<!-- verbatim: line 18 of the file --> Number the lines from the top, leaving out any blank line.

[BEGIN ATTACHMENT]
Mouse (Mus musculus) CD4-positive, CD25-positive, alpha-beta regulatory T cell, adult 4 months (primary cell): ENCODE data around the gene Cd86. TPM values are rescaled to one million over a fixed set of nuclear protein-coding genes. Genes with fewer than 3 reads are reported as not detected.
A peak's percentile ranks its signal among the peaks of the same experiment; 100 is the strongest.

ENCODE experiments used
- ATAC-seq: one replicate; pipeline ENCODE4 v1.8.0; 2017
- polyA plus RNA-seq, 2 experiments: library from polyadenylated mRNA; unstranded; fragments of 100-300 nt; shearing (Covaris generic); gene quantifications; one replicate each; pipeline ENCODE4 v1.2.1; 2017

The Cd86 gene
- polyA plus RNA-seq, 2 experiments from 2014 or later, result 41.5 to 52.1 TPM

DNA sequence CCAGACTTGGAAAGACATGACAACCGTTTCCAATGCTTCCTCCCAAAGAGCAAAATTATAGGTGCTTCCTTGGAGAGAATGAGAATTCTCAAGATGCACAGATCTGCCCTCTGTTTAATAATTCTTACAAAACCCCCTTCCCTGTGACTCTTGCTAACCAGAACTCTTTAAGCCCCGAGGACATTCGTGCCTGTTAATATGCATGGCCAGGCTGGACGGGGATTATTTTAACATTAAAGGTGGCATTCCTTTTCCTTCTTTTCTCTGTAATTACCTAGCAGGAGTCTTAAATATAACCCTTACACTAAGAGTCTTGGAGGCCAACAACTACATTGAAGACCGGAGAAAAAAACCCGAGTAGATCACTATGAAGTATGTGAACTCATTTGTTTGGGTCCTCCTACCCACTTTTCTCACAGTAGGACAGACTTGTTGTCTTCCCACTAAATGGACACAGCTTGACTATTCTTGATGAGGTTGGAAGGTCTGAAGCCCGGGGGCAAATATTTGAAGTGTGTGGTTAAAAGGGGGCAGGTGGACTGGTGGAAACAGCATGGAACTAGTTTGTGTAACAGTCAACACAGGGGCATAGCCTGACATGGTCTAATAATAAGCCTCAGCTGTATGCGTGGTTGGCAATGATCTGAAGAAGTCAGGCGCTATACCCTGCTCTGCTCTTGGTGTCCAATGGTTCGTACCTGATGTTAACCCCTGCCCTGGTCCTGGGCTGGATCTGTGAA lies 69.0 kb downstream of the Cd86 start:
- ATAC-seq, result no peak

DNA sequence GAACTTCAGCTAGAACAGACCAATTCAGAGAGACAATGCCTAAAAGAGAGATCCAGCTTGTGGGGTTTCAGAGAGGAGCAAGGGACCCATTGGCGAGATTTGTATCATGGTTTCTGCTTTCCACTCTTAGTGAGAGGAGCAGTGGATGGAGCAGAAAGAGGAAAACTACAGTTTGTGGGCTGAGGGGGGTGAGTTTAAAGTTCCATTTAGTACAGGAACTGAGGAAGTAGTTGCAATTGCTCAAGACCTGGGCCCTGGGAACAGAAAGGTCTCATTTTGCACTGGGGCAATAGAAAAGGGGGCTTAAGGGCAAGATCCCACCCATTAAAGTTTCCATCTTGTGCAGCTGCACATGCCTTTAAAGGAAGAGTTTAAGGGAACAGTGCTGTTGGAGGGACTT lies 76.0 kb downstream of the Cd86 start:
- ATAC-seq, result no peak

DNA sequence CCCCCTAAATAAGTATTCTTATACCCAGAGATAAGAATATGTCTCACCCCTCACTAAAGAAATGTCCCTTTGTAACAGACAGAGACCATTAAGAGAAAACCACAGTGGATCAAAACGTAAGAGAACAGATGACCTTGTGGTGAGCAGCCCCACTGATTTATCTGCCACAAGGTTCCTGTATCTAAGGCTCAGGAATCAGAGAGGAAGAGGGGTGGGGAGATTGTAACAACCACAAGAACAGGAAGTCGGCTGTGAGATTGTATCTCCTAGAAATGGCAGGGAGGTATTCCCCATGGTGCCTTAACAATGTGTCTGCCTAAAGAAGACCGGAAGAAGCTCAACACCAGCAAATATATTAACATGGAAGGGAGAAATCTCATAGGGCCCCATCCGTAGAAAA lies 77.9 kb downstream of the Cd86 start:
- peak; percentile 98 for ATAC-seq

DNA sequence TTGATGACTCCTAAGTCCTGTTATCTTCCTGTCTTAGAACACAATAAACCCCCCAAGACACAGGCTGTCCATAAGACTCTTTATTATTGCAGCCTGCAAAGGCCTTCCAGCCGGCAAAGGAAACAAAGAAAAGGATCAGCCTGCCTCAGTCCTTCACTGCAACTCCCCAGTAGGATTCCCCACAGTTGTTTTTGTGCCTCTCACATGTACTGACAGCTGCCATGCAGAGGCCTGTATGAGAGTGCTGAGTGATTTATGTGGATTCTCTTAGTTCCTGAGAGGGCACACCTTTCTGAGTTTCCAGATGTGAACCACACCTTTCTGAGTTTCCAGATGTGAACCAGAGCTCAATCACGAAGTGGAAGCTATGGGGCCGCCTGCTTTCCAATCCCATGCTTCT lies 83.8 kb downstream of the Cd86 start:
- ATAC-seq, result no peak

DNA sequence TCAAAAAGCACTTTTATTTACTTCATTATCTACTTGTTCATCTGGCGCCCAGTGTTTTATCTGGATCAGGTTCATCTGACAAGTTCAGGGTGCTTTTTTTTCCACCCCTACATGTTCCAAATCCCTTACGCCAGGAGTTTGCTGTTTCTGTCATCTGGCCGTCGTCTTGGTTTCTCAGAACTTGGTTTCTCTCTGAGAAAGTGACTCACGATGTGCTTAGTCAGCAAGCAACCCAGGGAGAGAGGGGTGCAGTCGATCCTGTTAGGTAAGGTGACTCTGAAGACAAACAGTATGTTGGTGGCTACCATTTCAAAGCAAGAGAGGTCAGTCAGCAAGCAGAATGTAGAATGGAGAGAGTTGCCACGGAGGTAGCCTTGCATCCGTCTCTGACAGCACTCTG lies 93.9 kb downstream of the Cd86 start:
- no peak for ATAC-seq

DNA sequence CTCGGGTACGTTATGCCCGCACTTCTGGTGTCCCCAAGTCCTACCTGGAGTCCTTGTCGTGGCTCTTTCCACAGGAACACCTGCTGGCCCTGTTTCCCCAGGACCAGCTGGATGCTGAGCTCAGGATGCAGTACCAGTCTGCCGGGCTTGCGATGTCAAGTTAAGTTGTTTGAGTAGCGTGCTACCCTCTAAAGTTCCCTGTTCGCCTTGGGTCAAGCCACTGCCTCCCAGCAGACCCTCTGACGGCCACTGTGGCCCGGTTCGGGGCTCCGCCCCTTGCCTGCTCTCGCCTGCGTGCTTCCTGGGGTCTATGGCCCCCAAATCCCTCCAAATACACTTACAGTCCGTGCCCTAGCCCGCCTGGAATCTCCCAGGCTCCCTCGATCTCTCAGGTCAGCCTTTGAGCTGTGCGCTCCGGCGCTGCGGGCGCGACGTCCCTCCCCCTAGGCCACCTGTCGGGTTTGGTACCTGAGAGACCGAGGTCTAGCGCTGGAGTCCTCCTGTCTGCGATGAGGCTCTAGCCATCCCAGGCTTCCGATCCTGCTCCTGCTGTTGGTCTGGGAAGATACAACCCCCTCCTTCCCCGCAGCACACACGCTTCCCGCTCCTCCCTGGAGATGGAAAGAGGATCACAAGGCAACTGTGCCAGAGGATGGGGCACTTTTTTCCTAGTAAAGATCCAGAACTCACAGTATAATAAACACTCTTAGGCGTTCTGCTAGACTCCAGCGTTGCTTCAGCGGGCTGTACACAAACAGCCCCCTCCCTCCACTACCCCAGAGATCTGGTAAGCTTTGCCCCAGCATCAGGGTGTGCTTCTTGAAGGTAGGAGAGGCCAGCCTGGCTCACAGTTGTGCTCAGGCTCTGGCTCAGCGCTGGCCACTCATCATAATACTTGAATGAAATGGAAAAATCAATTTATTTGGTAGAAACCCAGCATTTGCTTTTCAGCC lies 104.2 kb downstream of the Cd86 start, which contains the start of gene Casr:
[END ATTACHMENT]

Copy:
DNA sequence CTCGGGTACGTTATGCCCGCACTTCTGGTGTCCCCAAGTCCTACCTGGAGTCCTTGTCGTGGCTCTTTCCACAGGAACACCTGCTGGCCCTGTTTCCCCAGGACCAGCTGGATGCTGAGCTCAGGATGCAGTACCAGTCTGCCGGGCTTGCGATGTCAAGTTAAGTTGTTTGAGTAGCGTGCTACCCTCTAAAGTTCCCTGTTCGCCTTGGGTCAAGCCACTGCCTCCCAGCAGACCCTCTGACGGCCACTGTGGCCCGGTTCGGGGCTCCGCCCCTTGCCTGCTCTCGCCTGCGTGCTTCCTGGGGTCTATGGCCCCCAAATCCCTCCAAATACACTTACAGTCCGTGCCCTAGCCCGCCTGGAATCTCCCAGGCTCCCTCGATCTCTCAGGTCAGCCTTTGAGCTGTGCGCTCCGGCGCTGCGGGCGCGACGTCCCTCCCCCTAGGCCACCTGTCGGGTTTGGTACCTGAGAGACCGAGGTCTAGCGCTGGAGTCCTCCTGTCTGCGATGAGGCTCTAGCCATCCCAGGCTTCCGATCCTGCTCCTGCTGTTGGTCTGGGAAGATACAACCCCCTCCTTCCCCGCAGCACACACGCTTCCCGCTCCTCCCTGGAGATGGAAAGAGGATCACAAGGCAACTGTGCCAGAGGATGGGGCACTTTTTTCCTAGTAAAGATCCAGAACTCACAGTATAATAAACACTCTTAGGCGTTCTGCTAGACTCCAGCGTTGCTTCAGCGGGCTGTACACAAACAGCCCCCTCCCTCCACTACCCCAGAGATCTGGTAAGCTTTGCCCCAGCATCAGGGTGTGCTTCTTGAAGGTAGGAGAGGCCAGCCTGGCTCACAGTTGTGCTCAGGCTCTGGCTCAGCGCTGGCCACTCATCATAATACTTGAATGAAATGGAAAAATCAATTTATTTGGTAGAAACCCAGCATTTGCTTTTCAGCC lies 104.2 kb downstream of the Cd86 start, which contains the start of gene Casr: